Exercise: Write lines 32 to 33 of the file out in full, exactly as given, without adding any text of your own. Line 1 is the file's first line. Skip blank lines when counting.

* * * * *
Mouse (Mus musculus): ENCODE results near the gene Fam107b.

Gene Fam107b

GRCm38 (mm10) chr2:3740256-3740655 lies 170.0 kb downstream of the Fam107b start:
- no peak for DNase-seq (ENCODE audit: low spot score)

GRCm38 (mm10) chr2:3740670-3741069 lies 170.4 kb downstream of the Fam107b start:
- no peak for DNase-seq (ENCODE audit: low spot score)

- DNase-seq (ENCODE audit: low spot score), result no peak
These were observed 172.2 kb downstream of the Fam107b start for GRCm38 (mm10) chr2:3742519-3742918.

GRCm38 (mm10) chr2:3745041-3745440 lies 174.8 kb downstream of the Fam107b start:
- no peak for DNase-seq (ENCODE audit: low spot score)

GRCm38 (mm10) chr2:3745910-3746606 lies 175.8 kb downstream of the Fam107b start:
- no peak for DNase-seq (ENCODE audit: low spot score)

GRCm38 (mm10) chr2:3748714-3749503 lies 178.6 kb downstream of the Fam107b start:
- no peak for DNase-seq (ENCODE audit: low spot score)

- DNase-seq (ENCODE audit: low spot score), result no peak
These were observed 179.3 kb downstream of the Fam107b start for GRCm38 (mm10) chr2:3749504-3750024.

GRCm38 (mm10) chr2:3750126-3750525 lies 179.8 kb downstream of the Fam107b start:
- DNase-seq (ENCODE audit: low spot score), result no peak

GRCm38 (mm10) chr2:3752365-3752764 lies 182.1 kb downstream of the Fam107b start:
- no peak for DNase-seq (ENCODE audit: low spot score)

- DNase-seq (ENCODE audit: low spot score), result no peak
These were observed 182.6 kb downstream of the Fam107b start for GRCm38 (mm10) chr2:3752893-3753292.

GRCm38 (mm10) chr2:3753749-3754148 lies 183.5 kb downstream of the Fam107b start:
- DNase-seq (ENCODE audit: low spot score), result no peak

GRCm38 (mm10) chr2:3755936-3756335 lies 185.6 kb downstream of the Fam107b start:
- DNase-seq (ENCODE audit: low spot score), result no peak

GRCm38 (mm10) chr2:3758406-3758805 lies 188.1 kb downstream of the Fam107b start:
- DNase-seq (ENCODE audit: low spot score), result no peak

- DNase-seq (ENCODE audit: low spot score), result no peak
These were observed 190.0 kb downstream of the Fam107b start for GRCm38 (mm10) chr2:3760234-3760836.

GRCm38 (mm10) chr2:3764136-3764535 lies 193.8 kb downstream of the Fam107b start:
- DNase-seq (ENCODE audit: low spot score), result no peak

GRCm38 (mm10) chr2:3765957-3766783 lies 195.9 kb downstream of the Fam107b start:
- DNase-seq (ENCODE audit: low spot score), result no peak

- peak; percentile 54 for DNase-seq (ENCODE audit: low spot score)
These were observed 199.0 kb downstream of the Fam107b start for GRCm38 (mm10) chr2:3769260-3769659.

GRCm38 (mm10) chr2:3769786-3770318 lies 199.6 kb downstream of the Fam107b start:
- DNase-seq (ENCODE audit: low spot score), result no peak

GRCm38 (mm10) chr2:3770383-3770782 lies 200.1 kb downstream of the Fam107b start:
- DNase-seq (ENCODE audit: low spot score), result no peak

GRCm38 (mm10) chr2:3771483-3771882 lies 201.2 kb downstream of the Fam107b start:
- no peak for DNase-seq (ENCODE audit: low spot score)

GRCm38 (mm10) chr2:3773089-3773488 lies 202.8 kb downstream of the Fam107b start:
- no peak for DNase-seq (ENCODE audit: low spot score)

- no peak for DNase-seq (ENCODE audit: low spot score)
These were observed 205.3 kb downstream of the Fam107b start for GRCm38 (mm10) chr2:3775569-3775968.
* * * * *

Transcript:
- DNase-seq (ENCODE audit: low spot score), result no peak

GRCm38 (mm10) chr2:3765957-3766783 lies 195.9 kb downstream of the Fam107b start: